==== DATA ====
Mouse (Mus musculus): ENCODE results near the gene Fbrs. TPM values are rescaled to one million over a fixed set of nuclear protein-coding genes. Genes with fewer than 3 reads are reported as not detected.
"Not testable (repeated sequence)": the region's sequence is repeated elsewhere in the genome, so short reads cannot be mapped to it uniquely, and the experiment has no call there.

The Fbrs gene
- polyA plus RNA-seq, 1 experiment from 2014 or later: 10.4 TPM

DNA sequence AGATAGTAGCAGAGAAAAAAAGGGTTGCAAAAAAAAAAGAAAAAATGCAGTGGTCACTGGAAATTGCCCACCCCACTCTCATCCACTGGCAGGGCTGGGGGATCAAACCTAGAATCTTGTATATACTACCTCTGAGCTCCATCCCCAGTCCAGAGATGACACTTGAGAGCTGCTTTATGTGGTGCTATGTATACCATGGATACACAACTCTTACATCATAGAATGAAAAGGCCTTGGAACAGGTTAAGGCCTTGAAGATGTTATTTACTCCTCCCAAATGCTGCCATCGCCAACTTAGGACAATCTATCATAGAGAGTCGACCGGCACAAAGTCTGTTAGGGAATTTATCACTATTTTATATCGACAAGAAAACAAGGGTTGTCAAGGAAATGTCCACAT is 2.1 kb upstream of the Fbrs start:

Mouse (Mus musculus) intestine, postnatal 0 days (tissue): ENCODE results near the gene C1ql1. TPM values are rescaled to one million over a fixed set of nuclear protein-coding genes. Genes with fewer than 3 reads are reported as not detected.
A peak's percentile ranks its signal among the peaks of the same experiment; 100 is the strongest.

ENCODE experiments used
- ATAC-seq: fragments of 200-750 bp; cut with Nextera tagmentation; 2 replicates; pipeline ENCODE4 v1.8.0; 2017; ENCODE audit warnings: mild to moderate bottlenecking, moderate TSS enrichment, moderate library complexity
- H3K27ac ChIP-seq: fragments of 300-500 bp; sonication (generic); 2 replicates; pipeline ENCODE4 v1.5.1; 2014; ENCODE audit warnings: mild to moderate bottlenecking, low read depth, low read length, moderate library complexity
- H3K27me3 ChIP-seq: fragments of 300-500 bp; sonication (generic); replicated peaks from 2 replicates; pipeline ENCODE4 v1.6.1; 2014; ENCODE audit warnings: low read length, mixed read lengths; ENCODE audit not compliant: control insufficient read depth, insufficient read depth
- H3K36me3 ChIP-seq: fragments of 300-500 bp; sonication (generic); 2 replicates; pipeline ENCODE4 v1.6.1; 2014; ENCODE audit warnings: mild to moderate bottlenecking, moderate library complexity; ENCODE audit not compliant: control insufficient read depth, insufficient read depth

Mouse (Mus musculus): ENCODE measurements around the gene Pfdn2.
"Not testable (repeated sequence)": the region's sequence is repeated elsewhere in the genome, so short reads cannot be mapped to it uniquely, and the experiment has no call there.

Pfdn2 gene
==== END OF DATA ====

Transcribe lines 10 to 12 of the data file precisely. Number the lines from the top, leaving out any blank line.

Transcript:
- H3K27ac ChIP-seq: fragments of 300-500 bp; sonication (generic); 2 replicates; pipeline ENCODE4 v1.5.1; 2014; ENCODE audit warnings: mild to moderate bottlenecking, low read depth, low read length, moderate library complexity
- H3K27me3 ChIP-seq: fragments of 300-500 bp; sonication (generic); replicated peaks from 2 replicates; pipeline ENCODE4 v1.6.1; 2014; ENCODE audit warnings: low read length, mixed read lengths; ENCODE audit not compliant: control insufficient read depth, insufficient read depth
- H3K36me3 ChIP-seq: fragments of 300-500 bp; sonication (generic); 2 replicates; pipeline ENCODE4 v1.6.1; 2014; ENCODE audit warnings: mild to moderate bottlenecking, moderate library complexity; ENCODE audit not compliant: control insufficient read depth, insufficient read depth